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Fuel cell truck: The hydrogen drive is still coming

2019-11-12T08:18:52.744Z

Weight is an important factor in the transport industry. Nevertheless, the truck manufacturers rely on heavy batteries instead of the fuel cell. They have good reasons.



On the circuit through the Swedish forest there is not a truck with fuel cell and hydrogen in the tank. At the Innovation Day near the Scania headquarters in Södertälje, journalists are allowed to test new products from MAN, Scania and the Brazilian brand Caminhões e Ônibus. All trucks and buses work as a hybrid or with electric motor and battery. The Volkswagen Group has bundled its three commercial vehicle brands in the Traton Group. According to Daimler and Volvo, Traton is the third largest truck supplier according to registration numbers.

Traton shows its product range in Södertälje for the next 15 to 20 years. The fuel cell is missing. It is considered the optimal solution for heavy vehicles and long distances. "The biggest challenge in the fuel cell is not the technology, but - due to high energy losses in green production - the price of hydrogen," says Andreas Renschler, CEO of Traton Group. "Our customers in the heavy-duty segment, in particular, travel long distances on a regular basis, which means that they would have to bear considerable additional costs compared with a fully electric truck - assuming the appropriate infrastructure is available."

Another problem: Sustainable transport with hydrogen is only sustainable if it is produced with renewable energy. However, the hydrogen currently available on the market is predominantly produced from fossil fuels such as natural gas and coal. An efficiency dilemma is added: Of the 100 kilowatt hours of electricity, only around 20 to 25 kilowatt hours end up in the hydrogen tank. Breaking down water into its components, compressing the gas and transporting it to the gas station costs energy. Every step worsens the energy balance. In the battery-electric vehicle, however, around 70 to 75 kilowatt hours arrive in the battery.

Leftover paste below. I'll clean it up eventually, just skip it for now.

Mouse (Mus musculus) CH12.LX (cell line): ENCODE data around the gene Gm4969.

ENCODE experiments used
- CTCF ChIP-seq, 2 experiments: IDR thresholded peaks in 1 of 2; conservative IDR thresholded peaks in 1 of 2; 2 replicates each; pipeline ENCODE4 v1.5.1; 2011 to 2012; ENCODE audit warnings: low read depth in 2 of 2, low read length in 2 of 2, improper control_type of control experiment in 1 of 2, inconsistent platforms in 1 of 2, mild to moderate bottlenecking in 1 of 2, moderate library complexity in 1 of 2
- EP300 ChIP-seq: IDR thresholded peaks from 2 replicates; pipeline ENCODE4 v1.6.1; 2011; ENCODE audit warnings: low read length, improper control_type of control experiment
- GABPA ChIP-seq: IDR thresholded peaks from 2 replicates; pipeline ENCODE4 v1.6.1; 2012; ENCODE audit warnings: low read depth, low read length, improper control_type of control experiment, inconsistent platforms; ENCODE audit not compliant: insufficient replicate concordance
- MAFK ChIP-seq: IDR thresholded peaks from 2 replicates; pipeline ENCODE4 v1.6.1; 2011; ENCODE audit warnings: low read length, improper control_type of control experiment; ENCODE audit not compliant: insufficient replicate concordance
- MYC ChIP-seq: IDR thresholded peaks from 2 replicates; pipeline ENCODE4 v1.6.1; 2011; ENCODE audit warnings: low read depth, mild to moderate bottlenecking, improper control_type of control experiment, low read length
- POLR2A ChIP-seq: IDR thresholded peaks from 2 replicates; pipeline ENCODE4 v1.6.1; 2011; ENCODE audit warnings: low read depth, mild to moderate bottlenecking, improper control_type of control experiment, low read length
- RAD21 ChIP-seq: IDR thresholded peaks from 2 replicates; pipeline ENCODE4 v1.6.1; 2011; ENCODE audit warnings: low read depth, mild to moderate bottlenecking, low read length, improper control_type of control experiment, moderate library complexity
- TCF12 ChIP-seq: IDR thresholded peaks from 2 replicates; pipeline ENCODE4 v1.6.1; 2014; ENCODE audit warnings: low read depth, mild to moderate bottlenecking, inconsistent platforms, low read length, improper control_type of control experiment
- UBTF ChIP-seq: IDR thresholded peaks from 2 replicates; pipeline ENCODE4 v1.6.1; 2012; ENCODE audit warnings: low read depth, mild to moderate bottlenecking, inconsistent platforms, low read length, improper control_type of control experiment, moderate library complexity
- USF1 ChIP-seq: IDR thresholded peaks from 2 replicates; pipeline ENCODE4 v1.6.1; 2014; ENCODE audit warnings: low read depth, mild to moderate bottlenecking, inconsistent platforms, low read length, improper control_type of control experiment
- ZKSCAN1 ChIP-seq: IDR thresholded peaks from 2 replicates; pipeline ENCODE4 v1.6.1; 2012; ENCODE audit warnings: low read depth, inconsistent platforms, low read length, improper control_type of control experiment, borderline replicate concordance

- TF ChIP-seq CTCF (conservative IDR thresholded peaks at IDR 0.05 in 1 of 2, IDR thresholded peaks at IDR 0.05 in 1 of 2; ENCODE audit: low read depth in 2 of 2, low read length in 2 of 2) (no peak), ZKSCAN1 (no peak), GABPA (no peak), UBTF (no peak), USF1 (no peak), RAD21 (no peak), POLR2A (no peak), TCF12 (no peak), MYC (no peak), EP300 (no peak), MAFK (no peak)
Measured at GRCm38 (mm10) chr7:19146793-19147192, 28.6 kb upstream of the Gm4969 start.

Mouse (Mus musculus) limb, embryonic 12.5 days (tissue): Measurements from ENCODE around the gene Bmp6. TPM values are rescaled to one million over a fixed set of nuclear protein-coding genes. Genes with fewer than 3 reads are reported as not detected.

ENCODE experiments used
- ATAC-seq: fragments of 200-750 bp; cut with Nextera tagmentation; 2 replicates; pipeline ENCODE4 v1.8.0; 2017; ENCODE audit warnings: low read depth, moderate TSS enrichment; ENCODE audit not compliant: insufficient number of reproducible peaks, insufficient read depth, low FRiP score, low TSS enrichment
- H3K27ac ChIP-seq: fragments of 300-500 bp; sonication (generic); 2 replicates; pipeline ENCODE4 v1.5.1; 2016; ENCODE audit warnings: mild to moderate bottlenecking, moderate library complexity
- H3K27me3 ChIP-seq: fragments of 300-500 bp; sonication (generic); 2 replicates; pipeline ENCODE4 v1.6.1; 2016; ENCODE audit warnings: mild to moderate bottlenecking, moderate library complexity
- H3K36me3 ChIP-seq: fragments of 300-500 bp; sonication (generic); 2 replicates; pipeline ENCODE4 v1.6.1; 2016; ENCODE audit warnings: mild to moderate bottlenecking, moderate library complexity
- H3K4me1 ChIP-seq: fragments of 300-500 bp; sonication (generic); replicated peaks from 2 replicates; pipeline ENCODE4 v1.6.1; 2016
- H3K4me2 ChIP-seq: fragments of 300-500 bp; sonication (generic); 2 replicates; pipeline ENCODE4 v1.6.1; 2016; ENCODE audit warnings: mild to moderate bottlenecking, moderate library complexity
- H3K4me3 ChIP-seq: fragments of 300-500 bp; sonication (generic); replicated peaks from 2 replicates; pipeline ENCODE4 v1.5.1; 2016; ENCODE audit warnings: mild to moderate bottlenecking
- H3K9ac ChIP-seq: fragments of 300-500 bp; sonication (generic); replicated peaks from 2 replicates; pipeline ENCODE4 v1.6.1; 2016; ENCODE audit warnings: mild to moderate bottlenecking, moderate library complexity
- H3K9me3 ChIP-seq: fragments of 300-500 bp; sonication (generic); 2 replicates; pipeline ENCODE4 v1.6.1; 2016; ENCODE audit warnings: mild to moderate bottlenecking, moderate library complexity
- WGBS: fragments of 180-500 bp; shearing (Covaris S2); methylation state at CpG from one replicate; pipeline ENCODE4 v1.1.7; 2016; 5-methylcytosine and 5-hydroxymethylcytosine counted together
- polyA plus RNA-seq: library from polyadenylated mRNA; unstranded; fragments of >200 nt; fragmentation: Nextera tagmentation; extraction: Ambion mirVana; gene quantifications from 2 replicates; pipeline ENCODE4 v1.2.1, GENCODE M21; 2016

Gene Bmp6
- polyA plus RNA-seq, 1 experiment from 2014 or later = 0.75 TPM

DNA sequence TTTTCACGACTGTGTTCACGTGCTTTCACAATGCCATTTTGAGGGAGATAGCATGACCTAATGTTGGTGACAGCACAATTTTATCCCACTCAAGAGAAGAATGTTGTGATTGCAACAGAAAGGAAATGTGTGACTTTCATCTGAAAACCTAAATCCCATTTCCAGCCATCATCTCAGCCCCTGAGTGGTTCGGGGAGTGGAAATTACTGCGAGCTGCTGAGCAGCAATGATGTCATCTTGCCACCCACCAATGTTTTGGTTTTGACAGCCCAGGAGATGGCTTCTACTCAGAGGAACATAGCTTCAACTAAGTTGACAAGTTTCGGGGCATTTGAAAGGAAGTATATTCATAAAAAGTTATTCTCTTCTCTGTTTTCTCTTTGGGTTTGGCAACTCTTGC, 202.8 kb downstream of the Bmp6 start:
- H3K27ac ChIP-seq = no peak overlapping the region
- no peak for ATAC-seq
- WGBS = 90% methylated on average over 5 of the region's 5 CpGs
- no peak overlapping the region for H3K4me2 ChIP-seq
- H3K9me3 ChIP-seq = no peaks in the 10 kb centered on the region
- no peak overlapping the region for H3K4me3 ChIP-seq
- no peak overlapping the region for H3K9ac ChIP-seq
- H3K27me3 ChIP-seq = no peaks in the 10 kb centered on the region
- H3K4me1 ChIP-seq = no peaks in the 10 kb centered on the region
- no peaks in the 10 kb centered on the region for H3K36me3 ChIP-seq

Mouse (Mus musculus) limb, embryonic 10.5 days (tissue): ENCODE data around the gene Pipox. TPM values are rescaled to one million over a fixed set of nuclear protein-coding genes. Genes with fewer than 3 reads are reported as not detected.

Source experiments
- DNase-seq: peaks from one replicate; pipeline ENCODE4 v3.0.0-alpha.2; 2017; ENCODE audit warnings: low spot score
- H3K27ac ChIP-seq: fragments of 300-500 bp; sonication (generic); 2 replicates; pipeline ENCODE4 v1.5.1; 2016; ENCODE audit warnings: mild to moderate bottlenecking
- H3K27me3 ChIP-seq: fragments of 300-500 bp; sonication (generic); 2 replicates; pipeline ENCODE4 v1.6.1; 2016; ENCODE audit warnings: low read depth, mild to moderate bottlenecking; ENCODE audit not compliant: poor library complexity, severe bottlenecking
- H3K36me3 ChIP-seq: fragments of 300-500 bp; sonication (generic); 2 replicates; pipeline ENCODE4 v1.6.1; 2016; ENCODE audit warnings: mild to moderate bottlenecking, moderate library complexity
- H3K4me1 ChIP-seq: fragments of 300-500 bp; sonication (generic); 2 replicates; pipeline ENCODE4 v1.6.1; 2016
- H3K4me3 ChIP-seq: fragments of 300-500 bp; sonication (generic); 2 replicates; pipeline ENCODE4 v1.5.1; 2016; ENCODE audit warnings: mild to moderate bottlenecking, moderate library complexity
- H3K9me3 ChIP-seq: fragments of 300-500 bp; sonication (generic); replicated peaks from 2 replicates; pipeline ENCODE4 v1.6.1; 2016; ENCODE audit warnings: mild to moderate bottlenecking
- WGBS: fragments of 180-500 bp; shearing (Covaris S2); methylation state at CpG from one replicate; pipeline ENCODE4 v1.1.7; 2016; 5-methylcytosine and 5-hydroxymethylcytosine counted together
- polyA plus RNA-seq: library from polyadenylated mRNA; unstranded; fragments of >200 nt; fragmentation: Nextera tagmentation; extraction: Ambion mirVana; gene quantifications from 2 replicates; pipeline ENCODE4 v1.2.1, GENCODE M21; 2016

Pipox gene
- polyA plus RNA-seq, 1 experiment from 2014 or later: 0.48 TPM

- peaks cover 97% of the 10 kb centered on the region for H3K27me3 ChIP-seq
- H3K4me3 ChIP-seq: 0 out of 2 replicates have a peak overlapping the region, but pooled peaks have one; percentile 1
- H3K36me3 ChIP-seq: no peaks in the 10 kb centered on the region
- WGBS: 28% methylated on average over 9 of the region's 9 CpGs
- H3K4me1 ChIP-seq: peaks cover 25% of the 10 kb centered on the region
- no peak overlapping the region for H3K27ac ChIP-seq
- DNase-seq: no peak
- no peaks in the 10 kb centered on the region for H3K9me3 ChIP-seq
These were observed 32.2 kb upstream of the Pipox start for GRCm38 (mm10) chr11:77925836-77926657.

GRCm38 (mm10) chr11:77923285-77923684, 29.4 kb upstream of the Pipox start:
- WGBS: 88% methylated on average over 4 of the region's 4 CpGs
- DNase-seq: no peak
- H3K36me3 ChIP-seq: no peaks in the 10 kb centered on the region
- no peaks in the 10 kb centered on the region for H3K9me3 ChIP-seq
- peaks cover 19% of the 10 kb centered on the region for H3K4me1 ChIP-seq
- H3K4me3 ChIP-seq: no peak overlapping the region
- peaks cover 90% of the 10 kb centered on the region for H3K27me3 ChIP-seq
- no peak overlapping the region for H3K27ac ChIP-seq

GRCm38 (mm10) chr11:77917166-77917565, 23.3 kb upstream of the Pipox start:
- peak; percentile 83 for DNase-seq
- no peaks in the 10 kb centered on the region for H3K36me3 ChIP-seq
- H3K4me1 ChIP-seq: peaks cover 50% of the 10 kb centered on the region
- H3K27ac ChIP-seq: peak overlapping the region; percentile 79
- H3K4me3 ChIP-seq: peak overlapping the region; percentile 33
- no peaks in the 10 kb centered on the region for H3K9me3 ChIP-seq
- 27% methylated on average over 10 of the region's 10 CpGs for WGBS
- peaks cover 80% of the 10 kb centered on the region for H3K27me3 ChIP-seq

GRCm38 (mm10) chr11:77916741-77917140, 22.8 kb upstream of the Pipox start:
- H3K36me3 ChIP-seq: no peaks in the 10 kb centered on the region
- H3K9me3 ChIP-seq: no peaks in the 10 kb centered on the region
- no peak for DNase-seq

Compulsion to emission-free transport

The transport industry is under pressure not only due to the lack of drivers in long-distance traffic. The EU is tightening CO2 emissions standards for heavy trucks (from 16 tonnes). Not as strong as the car manufacturers, but minus 15 percent by 2025 and minus 30 percent by 2030 based on the figures of 2019 can only be achieved by emission-free drive. Although electricity charging takes longer and a lithium-ion battery is heavier than a fuel cell and a hydrogen tank, the trend is clear.

E-car pioneer Tesla now wants to electrify the transport industry. Only a few performance data for the Tesla Semi are known. The tractor will be launched on the market in 2020 and will transport its cargo as a 40-ton truck with a battery charge of up to 800 kilometers. The consumption should be at 125 kilowatt hours per 100 kilometers. To create 800 kilometers, the battery would have a capacity of 1,000 kilowatt hours - ten times as much as the largest battery in the Model S or X. A battery weighs about 750 kilograms. Extrapolated that makes for the Tesla Semi 7.5 tons. Probably the actual value is a bit lower.

Weight is a key factor in the transportation industry. The heavier the truck, the less it can transport, after all, there is a permissible total weight. This is calculated by freight forwarders. They will hardly invest in new, more expensive trucks if they can transport less with them. One idea to influence this calculation is the CO2-related toll. The savings could encourage hauliers to change as long as the remaining business figures on the truck are correct.

Source: zeit

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